My dad died last Thursday, and on Friday morning I met my mom and my two sisters at the Derby Street Shoppes to find some clothes for the wake and funeral. We found what we needed at Talbots and were waiting in line to check out. A woman told us there were open registers on the other side; when we got there, there weren’t, but a salesman appeared and told us to follow him. He took us right to an open register.
He rang up my mother’s order first, and as he did so he made conversation, asking something to the effect of whether we were skipping work for a fun day. My mom smiled and said that we were buying clothes for something we’d rather not be. After a slight, and slightly awkward, pause he asked her if she’d be wearing her dresses soon. When she said yes he wrapped them painstakingly in tissue so when she got home they wouldn’t be wrinked.
She went to sit outside when her order was complete. It was my turn next and I told him that we appreciated how nice he was being because we really needed it. He said that obviously we were going through something and went on to ask me if I wanted my clothes steamed. He didn’t take no for an answer and even sent one of my sisters out to retrieve my mom’s dresses so he could steam hers.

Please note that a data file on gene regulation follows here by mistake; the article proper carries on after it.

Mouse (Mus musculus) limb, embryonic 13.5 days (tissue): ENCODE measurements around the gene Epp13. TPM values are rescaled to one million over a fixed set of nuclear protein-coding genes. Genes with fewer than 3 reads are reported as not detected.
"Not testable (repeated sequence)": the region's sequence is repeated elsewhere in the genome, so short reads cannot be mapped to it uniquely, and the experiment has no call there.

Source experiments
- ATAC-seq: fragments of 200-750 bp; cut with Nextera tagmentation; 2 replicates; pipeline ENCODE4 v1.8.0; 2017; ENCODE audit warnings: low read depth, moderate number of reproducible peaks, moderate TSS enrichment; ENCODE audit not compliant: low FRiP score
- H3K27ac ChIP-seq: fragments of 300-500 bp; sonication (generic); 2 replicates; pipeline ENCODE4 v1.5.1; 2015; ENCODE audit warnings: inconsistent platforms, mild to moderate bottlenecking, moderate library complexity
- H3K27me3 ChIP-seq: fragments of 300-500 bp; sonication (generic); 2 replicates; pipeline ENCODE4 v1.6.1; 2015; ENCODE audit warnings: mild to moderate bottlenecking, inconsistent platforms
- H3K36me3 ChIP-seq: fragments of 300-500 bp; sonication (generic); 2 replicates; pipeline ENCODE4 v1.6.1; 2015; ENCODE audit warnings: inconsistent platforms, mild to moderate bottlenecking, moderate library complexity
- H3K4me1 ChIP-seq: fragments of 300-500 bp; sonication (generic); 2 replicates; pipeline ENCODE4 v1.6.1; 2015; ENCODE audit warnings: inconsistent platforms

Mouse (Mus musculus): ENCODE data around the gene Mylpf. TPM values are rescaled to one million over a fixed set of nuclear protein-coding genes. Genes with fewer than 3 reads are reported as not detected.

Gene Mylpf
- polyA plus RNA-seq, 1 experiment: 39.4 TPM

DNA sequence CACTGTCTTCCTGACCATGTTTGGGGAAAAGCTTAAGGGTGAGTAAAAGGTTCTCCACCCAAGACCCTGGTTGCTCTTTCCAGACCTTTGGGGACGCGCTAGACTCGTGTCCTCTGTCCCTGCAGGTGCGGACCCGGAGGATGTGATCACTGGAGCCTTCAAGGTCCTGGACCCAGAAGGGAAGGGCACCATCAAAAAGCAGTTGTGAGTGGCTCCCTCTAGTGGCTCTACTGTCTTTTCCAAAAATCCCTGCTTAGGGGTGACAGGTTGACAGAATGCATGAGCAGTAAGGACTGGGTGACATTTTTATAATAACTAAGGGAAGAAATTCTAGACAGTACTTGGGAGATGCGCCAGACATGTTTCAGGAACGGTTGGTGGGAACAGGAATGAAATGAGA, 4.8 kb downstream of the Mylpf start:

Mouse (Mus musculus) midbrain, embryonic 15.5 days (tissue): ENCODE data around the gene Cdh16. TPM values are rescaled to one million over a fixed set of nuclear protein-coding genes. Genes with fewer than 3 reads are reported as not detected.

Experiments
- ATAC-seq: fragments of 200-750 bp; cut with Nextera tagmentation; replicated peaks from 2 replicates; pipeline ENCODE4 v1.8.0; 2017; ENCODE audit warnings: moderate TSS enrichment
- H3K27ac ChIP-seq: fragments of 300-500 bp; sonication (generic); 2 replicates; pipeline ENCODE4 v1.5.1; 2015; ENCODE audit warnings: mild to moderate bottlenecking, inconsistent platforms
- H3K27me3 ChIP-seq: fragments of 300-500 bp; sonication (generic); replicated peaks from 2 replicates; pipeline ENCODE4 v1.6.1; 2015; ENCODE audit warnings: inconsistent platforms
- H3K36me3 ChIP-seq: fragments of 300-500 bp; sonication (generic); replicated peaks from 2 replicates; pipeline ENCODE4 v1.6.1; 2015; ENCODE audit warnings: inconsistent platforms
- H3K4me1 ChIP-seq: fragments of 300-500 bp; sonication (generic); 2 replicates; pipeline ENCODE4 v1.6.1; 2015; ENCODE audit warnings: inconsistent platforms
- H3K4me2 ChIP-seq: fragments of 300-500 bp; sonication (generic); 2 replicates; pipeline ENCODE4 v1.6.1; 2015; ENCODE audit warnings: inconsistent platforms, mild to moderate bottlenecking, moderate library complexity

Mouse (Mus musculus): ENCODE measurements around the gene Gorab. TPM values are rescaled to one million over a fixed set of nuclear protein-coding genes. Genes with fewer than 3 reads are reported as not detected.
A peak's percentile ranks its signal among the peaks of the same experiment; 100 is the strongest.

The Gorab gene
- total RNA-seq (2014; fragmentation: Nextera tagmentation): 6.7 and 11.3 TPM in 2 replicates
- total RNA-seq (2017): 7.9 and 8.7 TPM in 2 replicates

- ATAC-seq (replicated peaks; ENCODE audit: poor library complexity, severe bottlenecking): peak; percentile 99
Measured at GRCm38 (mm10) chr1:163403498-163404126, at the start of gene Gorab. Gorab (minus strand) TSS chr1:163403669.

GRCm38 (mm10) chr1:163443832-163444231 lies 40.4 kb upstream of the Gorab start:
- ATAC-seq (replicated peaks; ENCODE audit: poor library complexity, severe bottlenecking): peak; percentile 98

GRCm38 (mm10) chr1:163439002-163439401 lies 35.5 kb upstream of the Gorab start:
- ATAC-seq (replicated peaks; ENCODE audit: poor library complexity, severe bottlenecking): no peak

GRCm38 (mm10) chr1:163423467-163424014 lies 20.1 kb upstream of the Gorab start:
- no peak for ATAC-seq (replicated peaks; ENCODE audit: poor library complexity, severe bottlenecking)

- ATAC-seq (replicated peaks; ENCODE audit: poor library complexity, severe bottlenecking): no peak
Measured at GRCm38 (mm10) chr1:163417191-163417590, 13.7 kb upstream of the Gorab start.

When my order was done I left to sit outside with my mom. Soon enough my sisters came out of the store with smiles and bottles of water for us to drink while we waited. They quickly explained both, relaying what happened after the final order was complete. The salesman asked where we’d be so he could bring us our steamed clothes. My sisters said we’d be outside, thanked him, and asked him for his name, because he had been so helpful. “John,” he said, smiling. John was our dad’s name. My sister told him what we were shopping for and why we were so sad, thanked him again, and they went outside to wait.
Earlier that morning my sister had been advised that my dad would be all around her and to look for the signs. We are sure that the kind, gentle, compassionate salesperson named John is the first of many signs we’ll be getting. Without knowing what we were going through, this man knew to treat us sensitively, he progressively grew nicer as the sale went on, and it made us all feel better.
When the clothes were done, they were “delivered” to my waiting sister—along with a card addressed to “Connie & Family.” How this man treated us, without hesitation, without prying, and without making us feel self-conscious, was exactly what we needed in a dark moment.
We all now believe a little more in signs and are more attuned to my dad’s presence around us. If you ever wonder, when you’re going about your everyday business, whether your actions can profoundly impact others, they can. John the salesman at Talbots at the Derby Street Shoppes proved that, and gave us a smile when we needed it most.